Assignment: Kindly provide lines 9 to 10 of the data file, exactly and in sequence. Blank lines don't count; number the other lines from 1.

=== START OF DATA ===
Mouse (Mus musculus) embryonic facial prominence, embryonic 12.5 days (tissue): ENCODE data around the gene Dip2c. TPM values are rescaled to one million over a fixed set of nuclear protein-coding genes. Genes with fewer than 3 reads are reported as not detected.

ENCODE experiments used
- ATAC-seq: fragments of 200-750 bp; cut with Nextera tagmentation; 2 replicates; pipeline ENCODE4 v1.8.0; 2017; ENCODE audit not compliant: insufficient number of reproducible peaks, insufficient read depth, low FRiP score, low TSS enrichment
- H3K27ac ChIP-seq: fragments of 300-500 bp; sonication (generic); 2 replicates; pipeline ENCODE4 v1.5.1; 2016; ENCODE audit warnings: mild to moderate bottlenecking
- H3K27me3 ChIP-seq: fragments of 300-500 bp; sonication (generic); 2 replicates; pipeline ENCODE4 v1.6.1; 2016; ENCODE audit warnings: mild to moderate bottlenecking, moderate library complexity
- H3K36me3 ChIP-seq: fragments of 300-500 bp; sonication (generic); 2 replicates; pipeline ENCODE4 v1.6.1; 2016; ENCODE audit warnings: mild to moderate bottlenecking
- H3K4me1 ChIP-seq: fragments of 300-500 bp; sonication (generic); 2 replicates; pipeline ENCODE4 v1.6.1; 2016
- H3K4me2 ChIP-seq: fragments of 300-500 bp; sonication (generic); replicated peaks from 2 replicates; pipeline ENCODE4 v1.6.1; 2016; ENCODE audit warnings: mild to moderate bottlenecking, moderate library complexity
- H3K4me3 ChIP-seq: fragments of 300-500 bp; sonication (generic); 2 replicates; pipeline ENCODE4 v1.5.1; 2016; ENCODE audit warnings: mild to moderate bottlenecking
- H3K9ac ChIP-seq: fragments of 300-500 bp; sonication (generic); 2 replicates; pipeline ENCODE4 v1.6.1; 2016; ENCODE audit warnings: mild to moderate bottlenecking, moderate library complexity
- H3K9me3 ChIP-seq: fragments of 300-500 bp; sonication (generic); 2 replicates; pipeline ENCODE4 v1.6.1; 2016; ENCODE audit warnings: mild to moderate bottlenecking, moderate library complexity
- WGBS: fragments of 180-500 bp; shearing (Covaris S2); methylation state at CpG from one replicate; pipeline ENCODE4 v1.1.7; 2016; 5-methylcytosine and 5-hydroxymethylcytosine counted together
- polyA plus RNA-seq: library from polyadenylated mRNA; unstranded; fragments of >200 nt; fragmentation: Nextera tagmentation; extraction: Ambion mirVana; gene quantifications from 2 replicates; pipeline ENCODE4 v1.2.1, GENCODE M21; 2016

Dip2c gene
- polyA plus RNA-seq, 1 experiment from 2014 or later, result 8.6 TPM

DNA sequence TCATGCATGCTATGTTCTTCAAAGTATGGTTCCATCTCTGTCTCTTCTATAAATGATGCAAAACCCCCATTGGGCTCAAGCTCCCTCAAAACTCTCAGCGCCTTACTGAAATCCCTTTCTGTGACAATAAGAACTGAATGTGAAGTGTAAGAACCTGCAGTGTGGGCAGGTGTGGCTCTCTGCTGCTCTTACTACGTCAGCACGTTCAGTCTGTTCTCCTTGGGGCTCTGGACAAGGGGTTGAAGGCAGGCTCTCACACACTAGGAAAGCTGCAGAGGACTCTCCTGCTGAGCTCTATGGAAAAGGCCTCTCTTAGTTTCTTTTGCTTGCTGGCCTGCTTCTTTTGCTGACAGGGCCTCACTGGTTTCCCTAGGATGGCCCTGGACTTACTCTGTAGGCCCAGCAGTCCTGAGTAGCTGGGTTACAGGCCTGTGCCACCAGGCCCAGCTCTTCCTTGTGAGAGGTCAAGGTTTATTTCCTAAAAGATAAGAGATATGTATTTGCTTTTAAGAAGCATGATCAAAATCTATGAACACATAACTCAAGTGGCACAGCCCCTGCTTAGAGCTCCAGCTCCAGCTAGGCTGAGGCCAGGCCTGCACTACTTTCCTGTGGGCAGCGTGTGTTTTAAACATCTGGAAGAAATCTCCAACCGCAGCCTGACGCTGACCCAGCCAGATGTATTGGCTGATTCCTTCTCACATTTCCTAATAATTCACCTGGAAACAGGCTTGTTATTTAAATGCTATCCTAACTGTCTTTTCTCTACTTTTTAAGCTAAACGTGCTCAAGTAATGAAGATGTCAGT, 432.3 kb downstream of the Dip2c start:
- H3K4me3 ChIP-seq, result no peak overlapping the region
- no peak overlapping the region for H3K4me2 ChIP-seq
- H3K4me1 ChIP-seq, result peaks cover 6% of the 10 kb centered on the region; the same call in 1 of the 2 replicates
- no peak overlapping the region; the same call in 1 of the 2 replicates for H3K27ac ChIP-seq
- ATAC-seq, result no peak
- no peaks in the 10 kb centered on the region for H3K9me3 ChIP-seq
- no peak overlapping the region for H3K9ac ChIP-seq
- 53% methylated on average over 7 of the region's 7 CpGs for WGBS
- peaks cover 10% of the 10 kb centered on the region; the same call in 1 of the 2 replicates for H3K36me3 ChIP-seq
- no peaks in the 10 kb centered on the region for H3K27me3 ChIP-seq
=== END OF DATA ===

- H3K4me3 ChIP-seq: fragments of 300-500 bp; sonication (generic); 2 replicates; pipeline ENCODE4 v1.5.1; 2016; ENCODE audit warnings: mild to moderate bottlenecking
- H3K9ac ChIP-seq: fragments of 300-500 bp; sonication (generic); 2 replicates; pipeline ENCODE4 v1.6.1; 2016; ENCODE audit warnings: mild to moderate bottlenecking, moderate library complexity